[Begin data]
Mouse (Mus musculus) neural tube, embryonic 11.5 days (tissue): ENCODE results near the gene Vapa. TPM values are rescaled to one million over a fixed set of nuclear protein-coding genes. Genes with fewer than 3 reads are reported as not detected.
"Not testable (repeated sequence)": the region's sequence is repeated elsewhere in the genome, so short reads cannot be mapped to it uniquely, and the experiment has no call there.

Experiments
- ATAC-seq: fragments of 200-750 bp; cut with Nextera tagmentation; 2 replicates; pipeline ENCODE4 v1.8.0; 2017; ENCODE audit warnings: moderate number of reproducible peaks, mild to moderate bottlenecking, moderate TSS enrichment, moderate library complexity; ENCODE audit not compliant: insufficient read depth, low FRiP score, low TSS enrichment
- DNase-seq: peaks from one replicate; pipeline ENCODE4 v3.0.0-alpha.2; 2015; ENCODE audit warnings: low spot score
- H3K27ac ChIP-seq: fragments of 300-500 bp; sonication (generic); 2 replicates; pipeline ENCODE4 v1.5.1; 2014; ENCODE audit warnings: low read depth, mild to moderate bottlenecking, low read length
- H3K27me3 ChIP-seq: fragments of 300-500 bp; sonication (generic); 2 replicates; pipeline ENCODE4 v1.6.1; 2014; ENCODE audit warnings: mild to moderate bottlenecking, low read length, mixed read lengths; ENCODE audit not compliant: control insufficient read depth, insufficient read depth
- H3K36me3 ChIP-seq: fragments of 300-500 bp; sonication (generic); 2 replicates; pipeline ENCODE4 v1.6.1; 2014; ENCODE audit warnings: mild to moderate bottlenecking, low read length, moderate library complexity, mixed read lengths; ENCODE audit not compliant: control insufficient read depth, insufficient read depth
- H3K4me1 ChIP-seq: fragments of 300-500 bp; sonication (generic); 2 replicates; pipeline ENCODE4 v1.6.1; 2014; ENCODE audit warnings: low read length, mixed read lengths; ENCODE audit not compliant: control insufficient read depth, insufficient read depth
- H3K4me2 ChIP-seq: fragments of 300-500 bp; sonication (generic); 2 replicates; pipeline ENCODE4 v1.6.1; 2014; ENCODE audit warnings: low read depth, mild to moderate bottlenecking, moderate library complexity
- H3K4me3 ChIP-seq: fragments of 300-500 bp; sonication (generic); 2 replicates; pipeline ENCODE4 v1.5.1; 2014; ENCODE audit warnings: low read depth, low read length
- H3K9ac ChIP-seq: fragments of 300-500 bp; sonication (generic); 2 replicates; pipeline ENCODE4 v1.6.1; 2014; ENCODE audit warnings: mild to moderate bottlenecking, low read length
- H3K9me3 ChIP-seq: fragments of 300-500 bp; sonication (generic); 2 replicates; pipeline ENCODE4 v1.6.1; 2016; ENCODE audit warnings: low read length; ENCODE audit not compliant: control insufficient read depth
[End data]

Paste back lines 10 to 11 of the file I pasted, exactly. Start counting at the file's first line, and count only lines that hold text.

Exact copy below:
- H3K4me2 ChIP-seq: fragments of 300-500 bp; sonication (generic); 2 replicates; pipeline ENCODE4 v1.6.1; 2014; ENCODE audit warnings: low read depth, mild to moderate bottlenecking, moderate library complexity
- H3K4me3 ChIP-seq: fragments of 300-500 bp; sonication (generic); 2 replicates; pipeline ENCODE4 v1.5.1; 2014; ENCODE audit warnings: low read depth, low read length